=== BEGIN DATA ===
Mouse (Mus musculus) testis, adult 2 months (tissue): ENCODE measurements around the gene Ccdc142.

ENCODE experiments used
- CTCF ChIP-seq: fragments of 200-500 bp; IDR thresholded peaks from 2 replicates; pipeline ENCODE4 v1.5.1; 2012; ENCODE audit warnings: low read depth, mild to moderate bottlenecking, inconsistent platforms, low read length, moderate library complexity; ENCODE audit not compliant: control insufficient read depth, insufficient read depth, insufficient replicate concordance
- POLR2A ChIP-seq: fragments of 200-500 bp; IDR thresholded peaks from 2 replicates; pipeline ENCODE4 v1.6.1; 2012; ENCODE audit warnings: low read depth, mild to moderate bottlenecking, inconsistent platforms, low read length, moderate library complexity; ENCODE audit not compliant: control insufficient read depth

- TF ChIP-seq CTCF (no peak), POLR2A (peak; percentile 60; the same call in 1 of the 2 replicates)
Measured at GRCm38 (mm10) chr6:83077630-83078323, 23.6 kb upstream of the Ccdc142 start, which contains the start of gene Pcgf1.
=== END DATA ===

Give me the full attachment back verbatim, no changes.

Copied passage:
Mouse (Mus musculus) testis, adult 2 months (tissue): ENCODE measurements around the gene Ccdc142.

ENCODE experiments used
- CTCF ChIP-seq: fragments of 200-500 bp; IDR thresholded peaks from 2 replicates; pipeline ENCODE4 v1.5.1; 2012; ENCODE audit warnings: low read depth, mild to moderate bottlenecking, inconsistent platforms, low read length, moderate library complexity; ENCODE audit not compliant: control insufficient read depth, insufficient read depth, insufficient replicate concordance
- POLR2A ChIP-seq: fragments of 200-500 bp; IDR thresholded peaks from 2 replicates; pipeline ENCODE4 v1.6.1; 2012; ENCODE audit warnings: low read depth, mild to moderate bottlenecking, inconsistent platforms, low read length, moderate library complexity; ENCODE audit not compliant: control insufficient read depth

- TF ChIP-seq CTCF (no peak), POLR2A (peak; percentile 60; the same call in 1 of the 2 replicates)
Measured at GRCm38 (mm10) chr6:83077630-83078323, 23.6 kb upstream of the Ccdc142 start, which contains the start of gene Pcgf1.